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B-25 flight brings back old memories for WWII veterans

Retired U.S. Air Force Col. Curtis Jasper watched every procedure that Historic Flight Foundation pilot Vera Martinovich completed while flying on ‘Grumpy’ the B-25 Monday. ‘Loved having you on board,’ Martinovich said to Jasper. Retired U.S. Air Force Col. Curtis Jasper watched every procedure that Historic Flight Foundation pilot Vera Martinovich completed while flying on ‘Grumpy’ the B-25 Monday. ‘Loved having you on board,’ Martinovich said to Jasper. Tribune photo by Gib Mathers

‘Grumpy’ flies in Park County skies this week

It was a flight down memory lane or a learning experience for those that boarded “Grumpy,” the B-25 at Yellowstone Regional Airport in Cody on Monday.

Grumpy is like the planes Jimmy Doolittle’s Raiders flew to bomb Japan 70 years ago during World War II.

The B-25 is the only airplane that flew in every theater of war in World War II, said pilot John Sessions of Historic Flight Foundation, Everett, Wash.

Grumpy is the oldest B-25 flying today, Sessions said.

Col. Curtis Jasper, 86, Regular U.S. Air Force, retired, was looking forward to this day. The Powell man flew the B-25 and taught other guys to fly them during World War II.

It wasn’t as easy as it probably once was for Jasper to climb the hatch to the flight deck, but he got there.

In his U.S. Air Force leather flying jacket and cap, with his back to the fuselage, Jasper looked like a matinee idol from a 1940s movie.

“One of the loudest planes ever built,” said Michael Kopp, foundation pilot, just before the ear-splitting explosion of the plane’s engines.

There is a flight deck with two pilots, a seat for the radio operator where Jasper sat and the bomb bay; with the doors hanging open, it resembles an inverted coffin. Aft of that is another little compartment where four guys crammed in. Bob Davidson, a Korean War veteran and Ed Philips, a former Marine, sat strapped to the tiny bench like troopers.

An engine started, sputtering weakly. Then the engine smoothed. The other engine screamed to life. Soon the engines were roaring and the plane rocked like a jumpy runner fidgeting in starter blocks.

Then Grumpy rushed down the runway and was off the ground in seconds.

A bell that under extreme circumstances would tell the crew to bail-out signaled the boys in the aft compartment that it was safe to move about in their narrow confines.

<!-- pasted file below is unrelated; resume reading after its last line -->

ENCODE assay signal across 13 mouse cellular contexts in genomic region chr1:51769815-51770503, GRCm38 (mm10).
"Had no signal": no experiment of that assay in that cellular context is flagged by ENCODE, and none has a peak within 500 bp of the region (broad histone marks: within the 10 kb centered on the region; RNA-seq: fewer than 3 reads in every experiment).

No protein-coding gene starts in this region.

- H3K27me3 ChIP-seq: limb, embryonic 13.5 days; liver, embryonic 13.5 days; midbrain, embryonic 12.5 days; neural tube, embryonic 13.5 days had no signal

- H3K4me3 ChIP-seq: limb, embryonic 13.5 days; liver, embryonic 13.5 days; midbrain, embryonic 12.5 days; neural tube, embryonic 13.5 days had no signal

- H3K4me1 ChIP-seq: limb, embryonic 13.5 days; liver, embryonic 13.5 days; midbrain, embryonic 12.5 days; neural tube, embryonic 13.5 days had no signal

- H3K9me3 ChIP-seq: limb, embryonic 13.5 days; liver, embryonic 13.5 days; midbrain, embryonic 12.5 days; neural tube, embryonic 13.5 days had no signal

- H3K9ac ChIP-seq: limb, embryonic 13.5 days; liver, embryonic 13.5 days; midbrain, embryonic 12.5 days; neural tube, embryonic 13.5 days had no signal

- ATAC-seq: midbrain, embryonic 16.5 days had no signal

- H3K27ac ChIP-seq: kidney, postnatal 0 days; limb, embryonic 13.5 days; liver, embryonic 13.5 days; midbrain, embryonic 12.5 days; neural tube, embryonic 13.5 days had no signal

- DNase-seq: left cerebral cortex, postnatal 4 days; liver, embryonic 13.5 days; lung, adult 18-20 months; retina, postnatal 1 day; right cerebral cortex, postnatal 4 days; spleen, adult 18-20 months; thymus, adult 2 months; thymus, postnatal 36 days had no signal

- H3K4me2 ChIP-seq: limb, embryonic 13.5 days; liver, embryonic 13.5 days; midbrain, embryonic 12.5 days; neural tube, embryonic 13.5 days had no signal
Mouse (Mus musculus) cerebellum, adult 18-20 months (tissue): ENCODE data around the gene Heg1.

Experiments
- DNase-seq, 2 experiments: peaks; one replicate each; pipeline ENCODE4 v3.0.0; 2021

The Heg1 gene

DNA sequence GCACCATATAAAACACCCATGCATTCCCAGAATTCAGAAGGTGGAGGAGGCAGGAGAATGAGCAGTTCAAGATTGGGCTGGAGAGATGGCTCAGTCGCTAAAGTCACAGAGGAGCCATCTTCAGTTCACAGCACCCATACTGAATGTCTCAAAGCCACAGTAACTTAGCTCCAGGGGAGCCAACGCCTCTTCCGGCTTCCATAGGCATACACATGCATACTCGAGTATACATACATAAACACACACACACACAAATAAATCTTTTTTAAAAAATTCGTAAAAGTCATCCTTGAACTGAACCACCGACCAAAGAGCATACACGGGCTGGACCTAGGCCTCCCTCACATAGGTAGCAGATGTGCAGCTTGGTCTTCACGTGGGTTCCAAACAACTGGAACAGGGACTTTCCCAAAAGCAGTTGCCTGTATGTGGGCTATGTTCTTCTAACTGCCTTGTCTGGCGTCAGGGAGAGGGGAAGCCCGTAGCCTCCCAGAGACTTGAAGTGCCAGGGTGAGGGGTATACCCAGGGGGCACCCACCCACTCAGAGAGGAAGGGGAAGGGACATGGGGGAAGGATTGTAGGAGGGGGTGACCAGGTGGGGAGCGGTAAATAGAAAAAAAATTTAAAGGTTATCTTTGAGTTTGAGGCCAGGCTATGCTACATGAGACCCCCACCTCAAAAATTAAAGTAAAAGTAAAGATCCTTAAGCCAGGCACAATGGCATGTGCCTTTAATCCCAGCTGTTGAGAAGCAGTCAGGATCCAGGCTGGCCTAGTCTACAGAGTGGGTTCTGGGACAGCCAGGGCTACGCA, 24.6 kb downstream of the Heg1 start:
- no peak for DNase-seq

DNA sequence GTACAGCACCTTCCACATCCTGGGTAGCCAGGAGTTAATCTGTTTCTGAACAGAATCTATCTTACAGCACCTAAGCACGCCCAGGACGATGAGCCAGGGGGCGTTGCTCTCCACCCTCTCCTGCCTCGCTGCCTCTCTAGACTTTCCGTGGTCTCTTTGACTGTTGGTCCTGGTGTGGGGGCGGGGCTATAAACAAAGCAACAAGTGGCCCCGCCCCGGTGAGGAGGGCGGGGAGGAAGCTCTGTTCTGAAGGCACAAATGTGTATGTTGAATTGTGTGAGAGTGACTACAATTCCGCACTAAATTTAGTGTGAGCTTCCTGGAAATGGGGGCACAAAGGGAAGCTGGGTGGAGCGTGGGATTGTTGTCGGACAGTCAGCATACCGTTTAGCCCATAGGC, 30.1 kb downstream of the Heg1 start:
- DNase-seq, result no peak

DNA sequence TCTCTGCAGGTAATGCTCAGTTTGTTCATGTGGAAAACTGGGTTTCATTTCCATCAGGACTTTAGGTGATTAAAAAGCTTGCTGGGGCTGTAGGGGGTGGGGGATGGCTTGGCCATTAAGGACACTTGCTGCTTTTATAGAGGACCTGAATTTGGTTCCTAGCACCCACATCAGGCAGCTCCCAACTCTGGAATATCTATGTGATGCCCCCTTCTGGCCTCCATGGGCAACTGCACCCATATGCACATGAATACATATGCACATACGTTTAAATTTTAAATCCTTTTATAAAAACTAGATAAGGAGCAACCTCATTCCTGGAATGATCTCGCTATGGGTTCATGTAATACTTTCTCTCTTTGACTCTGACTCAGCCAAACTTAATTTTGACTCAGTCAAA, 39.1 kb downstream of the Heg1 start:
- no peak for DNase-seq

The guys scrambled about, staring out the portal-like windows or snapping photos. The airplane swayed and bounced on air currents like a roller coaster.

Taking a peek from the gun turret, the clouds seemed to whiz by like streamers and craggy hills — almost touchable from the bubble-like vantage point.

“It brought back a lot of old memories,” Jasper said.

Vera Martinovich works for Boeing, but flies the B-25 for the foundation, too.

Jack and Diane Martin, who head up The Cody Patriots, organized the event.

A few rides were still available for today (Tuesday) and Wednesday. Call 307-899-2325. For every five paid rides, a World War II veteran will get a free ride.

“Being able to honor them (veterans) is a very special part of this,” Martinovich.


  • posted by Dan Bear Kelley

    July 10, 2012 11:29 am

    The B-25 may be the only *warplane* that flew in every theater of the war, but it certainly was not the only aircraft flown in every theater. The DC-3 flew in every theater as well. In fact, the DC-3 was flown by almost every combattant in WWII--both sides! The British and Australians called them "Dakotas," and got many of them on lend-lease. The Germans and Italians flew DC-3's that were purchased before the war. The Japanese started building the DC-3 under license to Douglas before the war, and continued building them throughout the war. The Allied designation for those aircraft was "Tabby." The Russians built DC-3's as well, supposedly under license to Douglas, but Douglas never saw a penny of the promised revenues. The Russians called them LI-2's.

  • posted by Vietnam vet

    July 04, 2012 8:04 am

    Thousands of ignored Vietnam vets have memories too...memories of how we were treated by these WWII people.Never forget.

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